Source: Original.
7 2 9 5 3 1 6 4 8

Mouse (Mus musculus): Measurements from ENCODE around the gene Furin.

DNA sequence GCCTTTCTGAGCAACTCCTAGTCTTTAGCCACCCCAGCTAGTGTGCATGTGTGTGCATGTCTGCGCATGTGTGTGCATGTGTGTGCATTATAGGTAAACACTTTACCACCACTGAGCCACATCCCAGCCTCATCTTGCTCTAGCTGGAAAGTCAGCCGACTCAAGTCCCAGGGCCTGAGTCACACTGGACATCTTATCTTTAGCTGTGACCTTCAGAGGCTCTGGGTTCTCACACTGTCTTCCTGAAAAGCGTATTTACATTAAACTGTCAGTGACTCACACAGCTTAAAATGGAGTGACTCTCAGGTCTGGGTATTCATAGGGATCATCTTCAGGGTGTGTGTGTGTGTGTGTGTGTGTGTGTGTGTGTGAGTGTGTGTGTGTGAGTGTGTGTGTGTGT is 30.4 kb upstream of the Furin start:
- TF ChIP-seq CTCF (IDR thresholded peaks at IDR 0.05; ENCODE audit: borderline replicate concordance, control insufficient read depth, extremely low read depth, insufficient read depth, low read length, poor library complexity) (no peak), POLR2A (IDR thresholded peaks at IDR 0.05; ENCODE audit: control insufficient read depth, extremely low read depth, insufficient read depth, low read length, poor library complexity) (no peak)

I found a total of 38 solutions to this part, including some solutions using every possible set of 6 or 7 lines adding to a common sum that doesn't cause an immediate contradiction. Every digit appears in the middle in some solution, but only 12, 15, and 18 seem to be allowed as common sums. The possible sets of magic lines are limited, as follows: If all three rows add up to the common sum, then either all three columns do, or at most one column does, since the sum of the rows and the sum of the columns is the same. A. One possibility is that all the rows and columns add up to the common sum, but neither diagonal does (or, alternately, one diagonal does). Several forms of this can be found as wraparound-rotations of the standard 3x3 magic square: Standard magic square: 8 3 4 1 5 9 6 7 2 Wrapped H or V: 6 7 2 1 5 9 3 4 8 4 8 3 8 3 4 6 7 2 5 9 1 9 1 5 1 5 9 8 3 4 7 2 6 2 6 7 Wrapped H and V (in these cases, one diagonal adds to 15): 5 9 1 7 2 6 2 6 7 9 1 5 7 2 6 3 4 8 4 8 3 2 6 7 3 4 8 5 9 1 9 1 5 4 8 3 Note that this gives one square for each center digit. This includes all squares of this type. Proof: Since the sum of all the digits is 45, and the three rows use each digit once, the sum of each row and column must be 15. There are only two pairs of numbers that can be in the same row with 9: 1 and 5, or 2 and 4. Likewise, 1 can only be in a row with 9 and 5, or 8 and 6. So, one row (or column, but ignoring rotations, put this into a row) has to have 1, 9, and 5 in it in some order. The column with 9 must have 2 and 4, and the column with 1 must have 6 and 8. So, the column with 5 has 7 and 3 in it. Now, if 8 is in the same row with 2, the other number in that row must be 5, so this cannot be. 8 must be in the row with 4 (and 3), and 2 must be in the row with 6 (and 7). Thus, the rows and columns of any such square must be the same as the rows and columns of the standard 3x3 magic square, but possible out of order, permuted, etc. Also note that to keep the sums consistent, having the entries in a row permuted requires that the columns are rearranged in the order of that permutation, so all the rows will have their entries permuted the same way, so we can just consider the reorderings of the rows and columns. Ignoring reflections, there are just 3 ways to arrange the 3 rows and 3 ways to arrange the columns. Any of these row orders can go with any of the column orders, and this gives the 9 squares above. B. Since you can't have just one orthogonal line not add to the common sum, in all other cases, both diagonals add to the common sum, as do 4 of the other lines. Ignoring rotations and reflections, five possible cases result from this: B1: Two opposite edge lines don't add to the common sum B2: Two adjoining edge lines don't add to common sum B3: One edge line and one center line, in the same direction, don't add to the common sum B4: One edge line and one center line, in different directions, don't add to the common sum B5: The two center lines don't add to the common sum. There are solutions for every one of these cases! In cases B1 and B3, three lines in the same direction add to the common sum, and those three lines contain all the numbers and thus add to 45, so the common sum can only be 15. In cases B1 and B2, all four lines through the center number add up to the common sum. If we add these up, using the terminology of part 1, 4M = sum(1..9) + 3X. The only answers that work are X = 1, 5, 9, which make M respectively 12, 15, 18. It happens that you can pair up the remaining numbers to give four sums of M through the center in each of these cases, so there's no problem yet, although the reasoning above limits us to X=5 in case B1. Case B1. Let's make the outer columns the ones that don't add up. We know the common sum is 15 and the center number is 5. Now all the other numbers pair up into groups that must go on opposite sides of 5. 1-9 must go somewhere. Suppose it goes across the middle. Then 8-2 must go into the top and bottom rows. 8 is too large to go together with any of the other numbers greater than 5, so it goes with 3 and 4. similarly, 2 goes with 6 and 7. This is all we needed for this case. However, we have some freedom left. We can arrange those numbers in the top row in any order. The numbers in the bottom row are then forced into place. The numbers in the middle row are still free to be swapped. However, swapping these and the upper corners just flips the thing over. To avoid reflections, keep 8-3-4 on top, and 1-5-9 in that order in the middle. If the top is in 8-3-4 order, we get the standard magic square; for the 5 other arrangements, we get these solutions: 8 4 3 3 8 4 3 4 8 4 8 3 4 3 8 1 5 9 1 5 9 1 5 9 1 5 9 1 5 9 7 6 2 6 2 7 2 6 7 7 2 6 2 7 6 Now, suppose 9-1 is not in the middle. Then 9 can only go with 2 and 4 to make a solution; 1 goes with 6 and 8. 3 and 7 are left across the middle. Again we have the freedom of putting the top digits in any order. This time, put 6-1-8 in the top, and 7-5-3 across the middle in that order. If the top is in the order 6-1-8, we get the standard magic square, and for the other 5 arrangements we get these solutions: 6 8 1 1 6 8 1 8 6 8 6 1 8 1 6 7 5 3 7 5 3 7 5 3 7 5 3 7 5 3 9 2 4 2 4 9 4 2 9 9 4 2 4 9 2 Since 9-1 either has to be in the middle or not in the middle, these are all the solutions for this case. Case B2. Make the right column and bottom row the ones that don't add up. With this combination of rows, there will be no rotations and only one reflection of each answer to worry about. The center number is 1, 5, or 9, corresponding to common sums of 12, 15, and 18, and the remaining numbers in each case have to exist in specific pairs on opposite sides of the center. There are many ways to arrange the pairs for each center number, and some of them work: If 1 is in the center, the sum of all six rows is 72, and this sum contains every number at least once, but the upper left number is included three times, the center number (1) 4 times, and the other numbers at the top or left twice each. After subtracting the center, this leaves us with: 68 = sum(2..9) + sum(2..9) + upper left - (3 numbers in lower right) sum(2..9) = 44, so this says 3 numbers in lower right = 20 + upper left. The largest possible sum of 3 numbers in the lower right is 24, so the number in the upper left is 2, 3, or 4. If it's 2, 9 goes opposite it, and the other numbers at the top are a pair that adds to 10, 3-7 or 4-6, and the other numbers on the left are the other of these pairs. Out of these four numbers, one pair must go along the diagonal with 1, and so the pair has to add to 11, and that can be only 7 and 4. This leaves just one way fill in the square, ignoring reflections: 2 3 7 6 1 5 4 8 9 If 3 is in the upper left, 8 is opposite it, and the other pairs at the top and left add to 9: 2-7 and 4-5. Again 7-4 go on the other diagonal, and we get: 3 2 7 5 1 6 4 9 8 If 4 is in the upper left, 7 is opposite it, and the other pairs at top and left add to 8: 3-5 and 2-6. 5-6 goes on the other diagonal: 4 3 5 2 1 9 6 8 7 If 9 is in the middle, all the same calculations work as their tens-complements, (that is, swap each number with 10 minus itself) and we get the tens-complements of these three answers: 8 7 3 7 8 3 6 7 5 4 9 5 5 9 4 8 9 1 6 2 1 6 1 2 4 2 3 If 5 is in the middle, the common sum is 15, and since 2 rows add to 15, the remaining three numbers in the other row add to 15, so we have only the standard magic square in this case. Case B3. Let the middle and right columns be the ones that don't add up. We know the common sum is 15. It looks like 2, 4, 6, or 8 could go in the middle instead of 5, and still have three pairs of numbers to go opposite them; in the case of 4, these are 2-9, 3-8, and 5-6; for 2, they are 6-7, 5-8, and 4-9; for 6 and 8, take the tens-complements. There are two other squares that have three lines going through them, the upper left and lower left corners; these must also come from the set 2, 4, 5, 6, 8. The numbers 1, 3, 7, and 9 must go into four of the other six spaces. For each center number besides 5, two of these four do not appear in the three lines through the center digit which add to the common sum, and therefore must go in the middle column. If 5 is in the center, the leftover pair of numbers that goes in the center column with it cause that column to add to 15 also, so we end up with the standard magic square. For 2 in the middle, the only way to get 15 in the left column is to put 4, 5, 6 there, and 1 and 3 need to go in the middle column so, ignoring reflections, we want the top corners to add to 14 and the bottom corners to add to 12. This happens for these two cases: 6 1 8 5 1 9 4 2 9 6 2 7 5 3 7 4 3 8 For 4 in the middle, if we don't have either 8 or 9 on the left, the left column will add up to less than 15; both of them is too much, so we have one or the other of them. But there's no pair available to match with 9 to add to 15 so we must have 8-2-5 on the left in some order. Then 1 and 7 go in the middle column, so we need, say, top corners adding to 14, bottom corners to 8. This yields two solutions: 5 1 9 8 1 6 8 4 3 2 4 9 2 7 6 5 7 3 For 6 or 8 in the middle, we get four more solutions that are the tens-complements of these: 4 9 2 5 9 1 5 9 1 2 9 4 6 8 1 4 8 3 2 6 7 8 6 1 5 7 3 6 7 2 8 3 4 5 3 7 Case B4: Let the middle column and bottom row be the ones that don't add up. Take the sum of the two diagonals and the middle row, and subtract the left and right columns. The result is the common sum, and it must equal three times the center number. Also note that three lines go through the center number, each of which must add to three times the center number; this only works for 4, 5, and 6. If 5 is in the center, the last line through the center also adds to 15, so all the columns and 2 rows add to 15, so the last row does as well, and we only have the standard magic square. For 4 in the center, 8 and 9 must go in the middle column. If 9 goes on top, 1 and 2 must go beside it; if 8 is on top, 1 and 3 must go beside it. These entries force all the other numbers, ignoring reflections, as follows: 1 9 2 1 8 3 5 4 3 6 4 2 6 8 7 5 9 7 For 6 in the center, we get the tens-complements of the above answers: 9 1 8 9 2 7 5 6 7 4 6 8 4 2 3 5 1 3 Case B5. In part 1 I considered the case of having the two center lines not add to the common sum. If we remove the restriction that the common sum be greater than 15, we have the five cases in the table from part 1, but X=1 and X=9 have no way to achieve the specified sums. X=7 gives the tens-complement of the square from part 1: 1 8 3 9 7 5 2 6 4 X=5 results only in the standard magic square. The diagonals must contain 2 of the following 4 sets of numbers: 1-5-9, 2-5-8, 3-5-7, 4-5-6. If 1-5-9 is in a diagonal, then no matter what you put on the other diagonal, one outer edge row will need at least a 10 to add to 15. If you put 2-5-8 on a diagonal, 4-5-6 must go on the other to avoid needing a 10; then the standard 3x3 magic square is forced. If you put 3-5-7 and 4-5-6 on the diagonals, repeats of 4 and 6 are forced within the square. Summary of part 2: Type Number of solutions A 8 B1 10 B2 6 B3 8 B4 4 B5 2 total 38 Joseph DeVincentis